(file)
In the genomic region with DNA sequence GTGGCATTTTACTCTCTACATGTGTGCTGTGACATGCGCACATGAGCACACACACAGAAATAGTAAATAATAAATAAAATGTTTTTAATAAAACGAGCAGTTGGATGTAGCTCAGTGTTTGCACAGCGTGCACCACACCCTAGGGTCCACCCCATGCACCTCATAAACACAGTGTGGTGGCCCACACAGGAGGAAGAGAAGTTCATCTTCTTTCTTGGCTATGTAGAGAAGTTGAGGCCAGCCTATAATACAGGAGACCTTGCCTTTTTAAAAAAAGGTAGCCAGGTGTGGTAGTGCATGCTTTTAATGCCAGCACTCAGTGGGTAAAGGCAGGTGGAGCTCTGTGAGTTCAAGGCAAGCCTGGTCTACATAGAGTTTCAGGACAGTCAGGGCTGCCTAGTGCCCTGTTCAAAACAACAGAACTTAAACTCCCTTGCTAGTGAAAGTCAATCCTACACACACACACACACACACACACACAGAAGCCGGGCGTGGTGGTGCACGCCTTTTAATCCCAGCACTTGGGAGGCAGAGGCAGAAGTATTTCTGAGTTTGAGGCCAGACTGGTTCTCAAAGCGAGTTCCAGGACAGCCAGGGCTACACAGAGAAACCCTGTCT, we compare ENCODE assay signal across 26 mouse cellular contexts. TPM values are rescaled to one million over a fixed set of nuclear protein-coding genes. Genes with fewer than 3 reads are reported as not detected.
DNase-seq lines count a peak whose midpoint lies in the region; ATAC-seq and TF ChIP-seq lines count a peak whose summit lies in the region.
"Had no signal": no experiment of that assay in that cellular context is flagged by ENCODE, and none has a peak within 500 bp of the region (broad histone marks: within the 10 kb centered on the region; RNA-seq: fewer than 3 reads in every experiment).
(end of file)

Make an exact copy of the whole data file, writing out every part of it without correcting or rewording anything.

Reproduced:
In the genomic region with DNA sequence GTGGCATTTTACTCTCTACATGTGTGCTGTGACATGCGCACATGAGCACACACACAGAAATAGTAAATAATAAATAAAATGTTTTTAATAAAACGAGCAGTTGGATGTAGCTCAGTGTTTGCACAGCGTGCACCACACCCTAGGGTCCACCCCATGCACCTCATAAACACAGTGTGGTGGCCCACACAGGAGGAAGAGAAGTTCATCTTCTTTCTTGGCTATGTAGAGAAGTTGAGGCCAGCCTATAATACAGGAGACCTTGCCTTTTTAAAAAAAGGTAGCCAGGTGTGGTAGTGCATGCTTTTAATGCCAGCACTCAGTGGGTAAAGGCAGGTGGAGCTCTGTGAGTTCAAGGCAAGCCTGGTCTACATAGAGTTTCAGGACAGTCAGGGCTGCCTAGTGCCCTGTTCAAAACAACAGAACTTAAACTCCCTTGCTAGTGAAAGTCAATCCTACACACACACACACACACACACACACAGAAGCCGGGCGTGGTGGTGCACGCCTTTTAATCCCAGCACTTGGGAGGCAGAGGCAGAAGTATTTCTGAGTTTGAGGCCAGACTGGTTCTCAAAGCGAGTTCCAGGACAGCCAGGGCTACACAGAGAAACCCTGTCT, we compare ENCODE assay signal across 26 mouse cellular contexts. TPM values are rescaled to one million over a fixed set of nuclear protein-coding genes. Genes with fewer than 3 reads are reported as not detected.
DNase-seq lines count a peak whose midpoint lies in the region; ATAC-seq and TF ChIP-seq lines count a peak whose summit lies in the region.
"Had no signal": no experiment of that assay in that cellular context is flagged by ENCODE, and none has a peak within 500 bp of the region (broad histone marks: within the 10 kb centered on the region; RNA-seq: fewer than 3 reads in every experiment).